House Democratic Caucus Chairman John Larson (Conn.) said today he will vote against reauthorization of a wiretap law.
Updated 2:50 p.m.
Breaking with President Barack Obama, two top House Democrats today expressed their opposition to reauthorizing a wiretap law that was broadened after the 9/11 attacks.
House Democratic Caucus Chairman John Larson (Conn.) said he will vote against the bill, scheduled for a vote Wednesday, because it does not include a resonable sunset provision. At the same time, Caucus Vice Chairman Xavier Becerra (Calif.) ripped the legislation as unconstitutional.
"There will be no amendments that will be allowed to be offered. The concern there was the lack of the ability to have a sunset. And while Members spoke eloquently here both in defense of, citing the protection inherent in that, there was also caution with respect to the essential freedoms and a call for a reasonable sunset on the bill. Unfortunately that will not be allowed or made in order. And that's why I would oppose it," Larson said. Heather Molino, a Democratic spokeswoman for the House Intelligence Committee, said the bill includes a 2017 sunset provision.
"I am concerned about the security of my family, of my country. But I believe firmly in the Bill of Rights. And I will never do anything as a Member of Congress that will undermine the protections and the rights that we secured through our Founding Fathers at the birth of our nation," Becerra said.
The White House released a Statement of Administration Policy on Monday strongly backing the bill, saying the law it reauthorizes has been "vital" to defending the United States from terrorist attacks.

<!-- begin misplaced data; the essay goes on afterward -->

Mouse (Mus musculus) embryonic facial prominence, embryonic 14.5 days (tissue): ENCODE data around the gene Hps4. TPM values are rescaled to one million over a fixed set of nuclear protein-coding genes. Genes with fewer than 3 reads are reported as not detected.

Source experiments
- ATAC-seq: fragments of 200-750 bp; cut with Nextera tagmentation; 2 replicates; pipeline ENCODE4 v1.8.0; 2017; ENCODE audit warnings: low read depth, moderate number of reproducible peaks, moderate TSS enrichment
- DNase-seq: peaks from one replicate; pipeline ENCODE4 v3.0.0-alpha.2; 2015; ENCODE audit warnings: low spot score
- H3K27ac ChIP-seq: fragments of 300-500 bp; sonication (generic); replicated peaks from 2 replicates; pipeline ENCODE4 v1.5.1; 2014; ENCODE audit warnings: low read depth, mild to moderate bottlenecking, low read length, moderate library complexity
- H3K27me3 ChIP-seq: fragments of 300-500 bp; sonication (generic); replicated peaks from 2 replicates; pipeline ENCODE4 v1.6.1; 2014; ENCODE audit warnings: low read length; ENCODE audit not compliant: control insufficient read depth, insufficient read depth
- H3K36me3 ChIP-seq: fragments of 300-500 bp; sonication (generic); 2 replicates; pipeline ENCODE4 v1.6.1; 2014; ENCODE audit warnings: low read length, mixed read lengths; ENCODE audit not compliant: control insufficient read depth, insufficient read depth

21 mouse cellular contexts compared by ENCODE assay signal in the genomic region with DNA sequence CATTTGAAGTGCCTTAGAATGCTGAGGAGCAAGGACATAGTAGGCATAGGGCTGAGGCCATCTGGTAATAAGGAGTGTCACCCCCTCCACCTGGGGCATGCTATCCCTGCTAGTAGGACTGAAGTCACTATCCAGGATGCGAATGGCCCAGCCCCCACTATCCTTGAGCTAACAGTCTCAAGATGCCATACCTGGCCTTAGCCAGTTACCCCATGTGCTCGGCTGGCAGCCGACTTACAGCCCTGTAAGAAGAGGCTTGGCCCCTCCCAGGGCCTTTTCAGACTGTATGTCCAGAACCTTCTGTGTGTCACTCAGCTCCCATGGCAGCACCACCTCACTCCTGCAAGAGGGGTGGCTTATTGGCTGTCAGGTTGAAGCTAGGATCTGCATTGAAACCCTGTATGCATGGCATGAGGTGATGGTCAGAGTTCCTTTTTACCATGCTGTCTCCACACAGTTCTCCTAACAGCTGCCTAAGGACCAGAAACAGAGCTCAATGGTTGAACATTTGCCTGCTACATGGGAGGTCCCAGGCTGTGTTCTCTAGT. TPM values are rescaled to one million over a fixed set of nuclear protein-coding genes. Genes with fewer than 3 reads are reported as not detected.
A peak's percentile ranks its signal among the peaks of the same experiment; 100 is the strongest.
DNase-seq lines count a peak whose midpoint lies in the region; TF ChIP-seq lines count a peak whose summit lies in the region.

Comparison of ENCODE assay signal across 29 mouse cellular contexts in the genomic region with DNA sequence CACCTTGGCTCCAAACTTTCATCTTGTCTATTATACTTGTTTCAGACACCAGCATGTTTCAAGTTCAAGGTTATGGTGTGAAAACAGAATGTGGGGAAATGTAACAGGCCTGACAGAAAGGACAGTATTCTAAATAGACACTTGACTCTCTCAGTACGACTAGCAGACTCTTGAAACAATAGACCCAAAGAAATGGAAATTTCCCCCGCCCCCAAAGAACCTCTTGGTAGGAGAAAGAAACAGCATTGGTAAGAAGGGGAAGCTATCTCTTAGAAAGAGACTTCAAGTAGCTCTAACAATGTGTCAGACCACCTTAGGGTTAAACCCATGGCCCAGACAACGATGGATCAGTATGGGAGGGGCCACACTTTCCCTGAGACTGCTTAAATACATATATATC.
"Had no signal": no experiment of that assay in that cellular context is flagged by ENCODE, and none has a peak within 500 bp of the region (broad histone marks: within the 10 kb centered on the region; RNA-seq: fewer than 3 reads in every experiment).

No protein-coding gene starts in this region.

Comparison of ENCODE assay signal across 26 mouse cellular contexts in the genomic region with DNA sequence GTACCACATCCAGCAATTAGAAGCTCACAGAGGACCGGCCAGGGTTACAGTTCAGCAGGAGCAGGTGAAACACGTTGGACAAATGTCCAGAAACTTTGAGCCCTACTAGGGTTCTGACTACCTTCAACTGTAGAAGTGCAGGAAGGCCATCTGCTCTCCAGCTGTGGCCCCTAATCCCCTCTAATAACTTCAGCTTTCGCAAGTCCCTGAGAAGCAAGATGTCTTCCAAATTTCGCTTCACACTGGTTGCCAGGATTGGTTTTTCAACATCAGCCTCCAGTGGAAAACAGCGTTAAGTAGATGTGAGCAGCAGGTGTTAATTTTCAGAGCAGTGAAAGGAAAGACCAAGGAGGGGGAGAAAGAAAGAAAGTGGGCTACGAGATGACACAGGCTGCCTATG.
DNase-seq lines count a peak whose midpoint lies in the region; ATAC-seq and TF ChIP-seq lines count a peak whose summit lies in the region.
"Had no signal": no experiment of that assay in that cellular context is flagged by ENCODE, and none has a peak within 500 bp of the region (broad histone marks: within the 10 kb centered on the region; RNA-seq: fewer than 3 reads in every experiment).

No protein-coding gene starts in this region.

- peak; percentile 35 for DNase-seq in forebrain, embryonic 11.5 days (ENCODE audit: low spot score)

"Title VII of FISA allows the Intelligence Community to collect vital foreign intelligence information about international terrorists and other important targets overseas, while providing protection for the civil liberties and privacy of Americans. Intelligence collection under Title VII has produced and continues to produce significant information that is vital to defend the Nation against international terrorism and other threats," the statement said.
Leaders from military and veterans service organizations joined Sens. Roger Wicker, R-Miss., Kelly Ayotte , R-N.H., and Lindsey Graham, R-S.C., at a press conference to urge the Senate to replace a provision in the budget proposal that cuts retirement benefits for veterans. Wicker, Ayotee, and Graham earlier called for a bipartisan solution to replace the $6.3 billion in cuts to military retiree benefits.
Each year since 1990, CQ Roll Call has reviewed the financial disclosures of all 541 senators, representatives and delegates to determine the 50 richest members of Congress. This year's report, derived from forms covering the calendar year 2012, shows it took a net worth of $6.67 million to crack the exclusive club.